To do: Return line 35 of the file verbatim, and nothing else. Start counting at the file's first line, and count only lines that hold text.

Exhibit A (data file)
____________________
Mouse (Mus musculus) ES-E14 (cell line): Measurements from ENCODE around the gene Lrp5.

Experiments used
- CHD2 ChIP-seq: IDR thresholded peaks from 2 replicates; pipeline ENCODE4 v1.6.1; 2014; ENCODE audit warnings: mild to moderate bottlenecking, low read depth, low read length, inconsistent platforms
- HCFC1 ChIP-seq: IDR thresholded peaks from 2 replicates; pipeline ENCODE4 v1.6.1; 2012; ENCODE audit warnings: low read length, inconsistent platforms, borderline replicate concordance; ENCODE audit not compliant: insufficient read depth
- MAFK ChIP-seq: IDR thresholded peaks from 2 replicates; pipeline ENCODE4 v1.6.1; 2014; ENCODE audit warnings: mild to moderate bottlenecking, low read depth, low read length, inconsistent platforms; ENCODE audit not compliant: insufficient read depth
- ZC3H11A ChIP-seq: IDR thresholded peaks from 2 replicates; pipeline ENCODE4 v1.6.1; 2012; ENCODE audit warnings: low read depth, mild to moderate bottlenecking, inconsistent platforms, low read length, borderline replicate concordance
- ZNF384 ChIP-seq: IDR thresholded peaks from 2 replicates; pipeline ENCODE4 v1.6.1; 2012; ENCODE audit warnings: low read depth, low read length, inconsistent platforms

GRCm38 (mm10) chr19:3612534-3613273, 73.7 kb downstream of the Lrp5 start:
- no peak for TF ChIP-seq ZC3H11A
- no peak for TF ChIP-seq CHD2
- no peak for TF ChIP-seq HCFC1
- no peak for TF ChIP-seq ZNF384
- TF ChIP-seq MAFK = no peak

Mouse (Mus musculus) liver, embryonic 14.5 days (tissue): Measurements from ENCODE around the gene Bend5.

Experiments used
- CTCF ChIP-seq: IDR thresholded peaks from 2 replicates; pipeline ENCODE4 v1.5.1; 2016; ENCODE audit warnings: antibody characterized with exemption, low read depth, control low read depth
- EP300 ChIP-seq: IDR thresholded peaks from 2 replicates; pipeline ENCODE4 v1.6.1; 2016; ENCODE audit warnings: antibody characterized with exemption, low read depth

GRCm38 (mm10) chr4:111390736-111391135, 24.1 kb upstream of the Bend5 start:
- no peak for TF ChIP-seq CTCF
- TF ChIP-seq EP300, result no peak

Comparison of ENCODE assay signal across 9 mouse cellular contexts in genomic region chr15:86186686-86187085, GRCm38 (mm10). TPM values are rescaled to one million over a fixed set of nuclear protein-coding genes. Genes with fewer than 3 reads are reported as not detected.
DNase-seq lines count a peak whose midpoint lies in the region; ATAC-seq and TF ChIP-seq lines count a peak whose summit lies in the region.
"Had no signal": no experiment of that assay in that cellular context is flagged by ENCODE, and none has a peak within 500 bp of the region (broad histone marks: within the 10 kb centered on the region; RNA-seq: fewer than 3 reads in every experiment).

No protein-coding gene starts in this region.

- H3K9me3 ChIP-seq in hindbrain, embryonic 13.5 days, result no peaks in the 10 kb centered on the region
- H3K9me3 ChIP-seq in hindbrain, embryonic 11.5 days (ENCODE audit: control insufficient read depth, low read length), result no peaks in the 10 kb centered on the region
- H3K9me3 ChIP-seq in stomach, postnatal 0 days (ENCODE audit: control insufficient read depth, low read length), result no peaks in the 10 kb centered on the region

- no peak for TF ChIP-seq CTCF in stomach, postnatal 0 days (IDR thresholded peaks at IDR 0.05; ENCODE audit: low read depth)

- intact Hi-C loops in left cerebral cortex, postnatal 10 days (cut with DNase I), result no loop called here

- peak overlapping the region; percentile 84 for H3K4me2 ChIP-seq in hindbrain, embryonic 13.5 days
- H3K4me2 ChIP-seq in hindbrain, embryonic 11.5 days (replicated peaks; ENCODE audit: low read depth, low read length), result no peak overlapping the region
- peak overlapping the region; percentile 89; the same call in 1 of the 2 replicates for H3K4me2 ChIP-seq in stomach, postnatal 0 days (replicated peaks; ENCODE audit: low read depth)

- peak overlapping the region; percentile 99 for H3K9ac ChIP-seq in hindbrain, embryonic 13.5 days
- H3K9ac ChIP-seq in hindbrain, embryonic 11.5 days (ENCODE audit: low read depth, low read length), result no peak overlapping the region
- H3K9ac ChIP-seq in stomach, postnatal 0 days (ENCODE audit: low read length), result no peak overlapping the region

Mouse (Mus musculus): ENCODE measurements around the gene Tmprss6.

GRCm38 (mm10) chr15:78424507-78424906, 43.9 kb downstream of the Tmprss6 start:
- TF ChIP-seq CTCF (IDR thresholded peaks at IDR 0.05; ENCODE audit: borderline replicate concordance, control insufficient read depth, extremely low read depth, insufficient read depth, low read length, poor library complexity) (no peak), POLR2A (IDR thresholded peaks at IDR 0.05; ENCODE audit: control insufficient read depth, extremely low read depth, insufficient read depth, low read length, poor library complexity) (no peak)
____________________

- H3K9ac ChIP-seq in stomach, postnatal 0 days (ENCODE audit: low read length), result no peak overlapping the region